The hydraulic fracturing chemical disclosure law passed by Texas in 2011 served as a trailblazer for other states, said David Blackmon, director of government affairs at El Paso Corporation at the Seventh Annual Mayer Brown Global Energy Conference in Houston on Wednesday.
Fifteen U.S. states have passed or are working on hydraulic fracturing legislature since the passage of Texas’ law.
Rep. Jim Keffer did a brave thing in proposing the bill, which was met with loud, aggressive opposition, said Blackmon.
It was a difficult three month process from the time the legislation was proposed in February to its passage in May 2011. But in the end, most of the industry supported the bill, Blackmon said, noting the website FracFocus, where companies can list the chemicals they use in hydraulic fracturing operations, makes it easy to comply with the law.
The industry’s problem is not an operational issue, but a public relations issue, said Blackmon, adding that the oil and gas industry still faces challenges in its portrayal in the media. Though ExxonMobil was an early support of the Texas disclosure bill, news articles portrayed them as fighting the legislation, said Blackmon.
“The misinformation about fracking fluids is our fault because we have not educated the media about fracking fluids,” Blackmon commented, adding that the industry remains on the defensive instead of getting out in front of issues and explaining the economic benefits as well as the technical challenges surrounding shale exploration.
While opponents of shale exploration say it’s the hydraulic fracturing process itself that’s the problem, but the real issue is whether the process is done effectively, said Blackmon.
He said that the study released earlier this year by the University of Texas found no direct connection between hydraulic fracturing and groundwater contamination, and was “dead on” in its assessment of the potential issues surrounding hydraulic fracturing.
That study found that many of the problems linked to hydraulic fracturing are related to common oil and gas drilling operations such as casing failures or poor cement jobs. It also found that many contamination reports were traced to spills or mishandling of wastewater above the ground, not the fracking itself.
More regulation to protect drinking water is anticipated as the U.S. Environmental Protection Agency (EPA) conducts its study of the impact of hydraulic fracturing on drinking water supplies.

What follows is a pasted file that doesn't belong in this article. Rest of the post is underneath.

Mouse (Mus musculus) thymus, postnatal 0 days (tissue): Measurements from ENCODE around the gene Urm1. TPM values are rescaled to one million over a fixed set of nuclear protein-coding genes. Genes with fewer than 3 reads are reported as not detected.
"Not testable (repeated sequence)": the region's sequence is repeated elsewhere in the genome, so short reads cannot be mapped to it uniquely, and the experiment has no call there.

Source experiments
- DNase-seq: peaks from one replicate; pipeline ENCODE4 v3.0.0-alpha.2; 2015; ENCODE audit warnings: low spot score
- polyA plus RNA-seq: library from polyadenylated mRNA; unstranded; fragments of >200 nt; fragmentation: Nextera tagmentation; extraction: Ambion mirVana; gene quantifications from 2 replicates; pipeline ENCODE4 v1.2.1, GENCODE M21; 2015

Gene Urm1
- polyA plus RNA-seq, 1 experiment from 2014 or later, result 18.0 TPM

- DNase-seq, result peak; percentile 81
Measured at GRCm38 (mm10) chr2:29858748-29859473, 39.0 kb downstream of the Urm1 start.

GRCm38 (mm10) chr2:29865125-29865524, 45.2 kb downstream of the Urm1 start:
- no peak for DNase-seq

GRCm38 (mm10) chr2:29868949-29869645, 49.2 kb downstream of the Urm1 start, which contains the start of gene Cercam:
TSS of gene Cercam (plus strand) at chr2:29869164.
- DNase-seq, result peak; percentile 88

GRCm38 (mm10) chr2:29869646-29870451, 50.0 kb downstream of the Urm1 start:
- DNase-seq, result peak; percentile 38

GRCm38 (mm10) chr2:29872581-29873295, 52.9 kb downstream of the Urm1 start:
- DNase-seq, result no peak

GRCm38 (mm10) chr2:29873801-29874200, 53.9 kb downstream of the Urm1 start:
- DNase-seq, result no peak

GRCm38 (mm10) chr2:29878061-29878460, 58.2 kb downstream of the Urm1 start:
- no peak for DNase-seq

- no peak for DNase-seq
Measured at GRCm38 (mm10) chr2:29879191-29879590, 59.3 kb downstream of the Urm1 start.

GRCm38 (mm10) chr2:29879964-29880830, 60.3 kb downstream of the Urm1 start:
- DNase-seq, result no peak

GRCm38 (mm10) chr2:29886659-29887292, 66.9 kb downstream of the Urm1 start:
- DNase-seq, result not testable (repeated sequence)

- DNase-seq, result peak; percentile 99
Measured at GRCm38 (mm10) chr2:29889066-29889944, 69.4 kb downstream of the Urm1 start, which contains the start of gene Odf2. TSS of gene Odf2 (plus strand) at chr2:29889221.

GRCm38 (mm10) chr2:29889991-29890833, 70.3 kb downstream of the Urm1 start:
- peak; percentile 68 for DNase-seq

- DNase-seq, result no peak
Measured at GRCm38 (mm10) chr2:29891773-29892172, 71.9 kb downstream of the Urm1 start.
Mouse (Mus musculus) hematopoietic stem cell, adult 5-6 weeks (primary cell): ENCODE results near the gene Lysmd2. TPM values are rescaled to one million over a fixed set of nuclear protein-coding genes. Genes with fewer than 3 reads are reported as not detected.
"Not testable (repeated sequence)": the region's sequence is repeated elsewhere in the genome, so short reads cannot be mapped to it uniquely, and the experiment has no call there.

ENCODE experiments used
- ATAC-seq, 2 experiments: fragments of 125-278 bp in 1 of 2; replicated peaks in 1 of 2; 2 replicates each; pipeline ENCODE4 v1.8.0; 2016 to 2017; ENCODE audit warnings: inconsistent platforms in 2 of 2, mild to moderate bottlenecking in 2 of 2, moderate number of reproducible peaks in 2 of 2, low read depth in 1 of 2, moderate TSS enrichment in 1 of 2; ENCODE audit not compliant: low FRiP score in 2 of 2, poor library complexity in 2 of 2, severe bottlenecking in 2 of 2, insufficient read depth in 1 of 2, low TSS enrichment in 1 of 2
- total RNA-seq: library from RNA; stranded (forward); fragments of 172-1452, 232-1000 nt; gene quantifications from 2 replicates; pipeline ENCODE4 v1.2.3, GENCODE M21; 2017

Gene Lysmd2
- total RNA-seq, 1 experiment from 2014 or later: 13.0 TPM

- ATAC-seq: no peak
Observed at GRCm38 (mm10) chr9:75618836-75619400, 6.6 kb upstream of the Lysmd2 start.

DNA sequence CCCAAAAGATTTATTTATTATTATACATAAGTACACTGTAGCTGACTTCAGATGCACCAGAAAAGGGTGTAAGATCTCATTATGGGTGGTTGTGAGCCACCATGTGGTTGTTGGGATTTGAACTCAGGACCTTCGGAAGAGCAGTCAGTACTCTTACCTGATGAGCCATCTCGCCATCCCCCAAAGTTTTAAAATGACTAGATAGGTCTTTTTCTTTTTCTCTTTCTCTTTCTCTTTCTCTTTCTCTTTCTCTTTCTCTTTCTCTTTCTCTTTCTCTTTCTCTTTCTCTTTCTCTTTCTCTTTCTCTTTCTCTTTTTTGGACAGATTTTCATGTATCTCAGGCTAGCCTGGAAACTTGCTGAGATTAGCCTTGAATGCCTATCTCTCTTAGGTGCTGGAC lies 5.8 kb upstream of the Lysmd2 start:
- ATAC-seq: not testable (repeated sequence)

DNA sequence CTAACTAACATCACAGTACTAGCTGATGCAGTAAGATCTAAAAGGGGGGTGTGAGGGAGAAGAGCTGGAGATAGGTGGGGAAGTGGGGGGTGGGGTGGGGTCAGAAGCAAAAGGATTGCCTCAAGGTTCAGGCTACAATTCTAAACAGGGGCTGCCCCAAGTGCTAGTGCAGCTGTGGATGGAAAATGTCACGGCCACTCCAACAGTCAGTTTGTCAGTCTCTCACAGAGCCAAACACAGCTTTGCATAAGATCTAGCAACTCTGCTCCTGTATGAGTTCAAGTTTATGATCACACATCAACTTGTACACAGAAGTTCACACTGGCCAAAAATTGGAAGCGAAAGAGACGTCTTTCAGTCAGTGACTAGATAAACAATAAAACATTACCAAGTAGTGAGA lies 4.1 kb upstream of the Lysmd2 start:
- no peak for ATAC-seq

Texas and a number of states already have laws in place regulating drinking water quality, and the Bureau of Land Management passed its own law requiring disclosure of chemicals in well completions, said Blackmon.
Despite the existing laws and precautions taken by industry to prevent contamination of water supplies by fracking fluids in wells, the EPA, which is biased, will find something to regulate, said Blackmon.
The level of regulation “will depend on the presidential election,” Blackmon noted.
The EPA has been working on the study, which is scheduled for release in 2014, behind the scenes and with little interaction from the industry, Blackmon told Rigzone.
Vermont’s recent decision to ban hydraulic fracturing is bad for the industry from the public relations view, but will have zero impact in the short-term because the state has no oil and gas activity.
However, the ban could mean the state is denied the economic benefits of developing shale gas should shale resources be discovered later.
“There are plays we are pursuing today that we didn’t know about five years ago,” said Blackmon.
The ban on future shale activity “is not good public policy” and the limit on potential development “is dangerous for the industry.”
El Paso and other operators in the Eagle Ford shale play have made headway in reducing their water usage for hydraulic fracturing, Blackmon said.
“From a water perspective, the Eagle Ford is one of the most sustainable plays,” said Blackmon, thanks to technology that is allowing companies to maximize water use on site.
The Texas Commission on Environmental Quality (TCEQ) and the Alamo Area Council of Governments currently is reviewing the possible impact of Eagle Ford shale activity on air quality in San Antonio and other south Texas area cities. Last year, TCEQ put air monitors in place along the southern perimeter of San Antonio to monitor air quality.
“We’re glad it’s been done because we want to know if there is a problem,” said Blackmon. “We don’t want to there to be a repeat of the Barnett,” where Barnett shale activity triggered concerns on air quality in the Dallas-Fort Worth area.
Activity in the Eagle Ford shale and other oil and liquids rich plays continue to grow as oil prices continue to trade at a premium to record low.
Oil basins such as the Permian Basin, the Eagle Ford shale and the Niobrara are economic at current oil prices, but none of the natural gas basins are economic at current U.S. gas prices, said David Cunningham, managing director with Tudor, Pickering, Holt & Co.
However, associated natural gas also is being produced from these plays. Continued production of associated gas will help delay the recovery of U.S. natural gas prices, but the real cure for the problem is creating demand for supply, said Cunningham.